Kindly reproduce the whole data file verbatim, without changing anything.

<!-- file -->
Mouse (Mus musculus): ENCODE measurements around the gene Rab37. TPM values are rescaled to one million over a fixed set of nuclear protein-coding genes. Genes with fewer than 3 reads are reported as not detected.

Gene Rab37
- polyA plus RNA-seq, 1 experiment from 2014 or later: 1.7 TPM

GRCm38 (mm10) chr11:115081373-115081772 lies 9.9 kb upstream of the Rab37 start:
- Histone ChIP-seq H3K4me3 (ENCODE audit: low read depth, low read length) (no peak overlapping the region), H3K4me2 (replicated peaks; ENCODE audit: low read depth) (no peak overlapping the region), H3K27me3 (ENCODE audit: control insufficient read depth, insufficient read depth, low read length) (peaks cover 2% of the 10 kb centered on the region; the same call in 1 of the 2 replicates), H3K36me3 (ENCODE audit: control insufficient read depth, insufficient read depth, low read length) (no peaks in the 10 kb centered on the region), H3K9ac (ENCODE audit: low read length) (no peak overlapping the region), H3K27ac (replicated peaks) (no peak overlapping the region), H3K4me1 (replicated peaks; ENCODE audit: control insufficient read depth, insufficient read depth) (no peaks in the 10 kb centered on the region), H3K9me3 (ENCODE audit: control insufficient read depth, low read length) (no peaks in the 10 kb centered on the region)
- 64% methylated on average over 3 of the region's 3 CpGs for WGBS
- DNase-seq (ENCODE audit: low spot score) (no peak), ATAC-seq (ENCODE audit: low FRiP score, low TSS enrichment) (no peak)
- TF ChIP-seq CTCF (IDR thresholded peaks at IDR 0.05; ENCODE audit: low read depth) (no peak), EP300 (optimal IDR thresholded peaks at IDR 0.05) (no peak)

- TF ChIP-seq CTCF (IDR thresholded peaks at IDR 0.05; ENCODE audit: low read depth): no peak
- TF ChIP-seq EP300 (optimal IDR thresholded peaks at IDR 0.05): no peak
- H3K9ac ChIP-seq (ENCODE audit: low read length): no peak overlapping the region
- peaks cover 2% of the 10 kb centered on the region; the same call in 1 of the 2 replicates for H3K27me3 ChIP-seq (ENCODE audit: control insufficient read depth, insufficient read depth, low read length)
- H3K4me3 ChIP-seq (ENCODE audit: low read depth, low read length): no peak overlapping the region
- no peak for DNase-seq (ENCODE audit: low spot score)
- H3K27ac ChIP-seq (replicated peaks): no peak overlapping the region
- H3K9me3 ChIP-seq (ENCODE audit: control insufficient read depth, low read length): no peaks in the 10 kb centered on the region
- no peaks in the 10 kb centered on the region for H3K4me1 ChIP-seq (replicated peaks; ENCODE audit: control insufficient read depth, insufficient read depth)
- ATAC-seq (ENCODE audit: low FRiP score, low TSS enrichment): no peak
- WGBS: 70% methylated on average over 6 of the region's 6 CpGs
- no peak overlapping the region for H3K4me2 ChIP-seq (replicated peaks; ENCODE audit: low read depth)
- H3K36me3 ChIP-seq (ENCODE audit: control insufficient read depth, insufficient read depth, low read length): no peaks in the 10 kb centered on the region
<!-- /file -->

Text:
Mouse (Mus musculus): ENCODE measurements around the gene Rab37. TPM values are rescaled to one million over a fixed set of nuclear protein-coding genes. Genes with fewer than 3 reads are reported as not detected.

Gene Rab37
- polyA plus RNA-seq, 1 experiment from 2014 or later: 1.7 TPM

GRCm38 (mm10) chr11:115081373-115081772 lies 9.9 kb upstream of the Rab37 start:
- Histone ChIP-seq H3K4me3 (ENCODE audit: low read depth, low read length) (no peak overlapping the region), H3K4me2 (replicated peaks; ENCODE audit: low read depth) (no peak overlapping the region), H3K27me3 (ENCODE audit: control insufficient read depth, insufficient read depth, low read length) (peaks cover 2% of the 10 kb centered on the region; the same call in 1 of the 2 replicates), H3K36me3 (ENCODE audit: control insufficient read depth, insufficient read depth, low read length) (no peaks in the 10 kb centered on the region), H3K9ac (ENCODE audit: low read length) (no peak overlapping the region), H3K27ac (replicated peaks) (no peak overlapping the region), H3K4me1 (replicated peaks; ENCODE audit: control insufficient read depth, insufficient read depth) (no peaks in the 10 kb centered on the region), H3K9me3 (ENCODE audit: control insufficient read depth, low read length) (no peaks in the 10 kb centered on the region)
- 64% methylated on average over 3 of the region's 3 CpGs for WGBS
- DNase-seq (ENCODE audit: low spot score) (no peak), ATAC-seq (ENCODE audit: low FRiP score, low TSS enrichment) (no peak)
- TF ChIP-seq CTCF (IDR thresholded peaks at IDR 0.05; ENCODE audit: low read depth) (no peak), EP300 (optimal IDR thresholded peaks at IDR 0.05) (no peak)

- TF ChIP-seq CTCF (IDR thresholded peaks at IDR 0.05; ENCODE audit: low read depth): no peak
- TF ChIP-seq EP300 (optimal IDR thresholded peaks at IDR 0.05): no peak
- H3K9ac ChIP-seq (ENCODE audit: low read length): no peak overlapping the region
- peaks cover 2% of the 10 kb centered on the region; the same call in 1 of the 2 replicates for H3K27me3 ChIP-seq (ENCODE audit: control insufficient read depth, insufficient read depth, low read length)
- H3K4me3 ChIP-seq (ENCODE audit: low read depth, low read length): no peak overlapping the region
- no peak for DNase-seq (ENCODE audit: low spot score)
- H3K27ac ChIP-seq (replicated peaks): no peak overlapping the region
- H3K9me3 ChIP-seq (ENCODE audit: control insufficient read depth, low read length): no peaks in the 10 kb centered on the region
- no peaks in the 10 kb centered on the region for H3K4me1 ChIP-seq (replicated peaks; ENCODE audit: control insufficient read depth, insufficient read depth)
- ATAC-seq (ENCODE audit: low FRiP score, low TSS enrichment): no peak
- WGBS: 70% methylated on average over 6 of the region's 6 CpGs
- no peak overlapping the region for H3K4me2 ChIP-seq (replicated peaks; ENCODE audit: low read depth)
- H3K36me3 ChIP-seq (ENCODE audit: control insufficient read depth, insufficient read depth, low read length): no peaks in the 10 kb centered on the region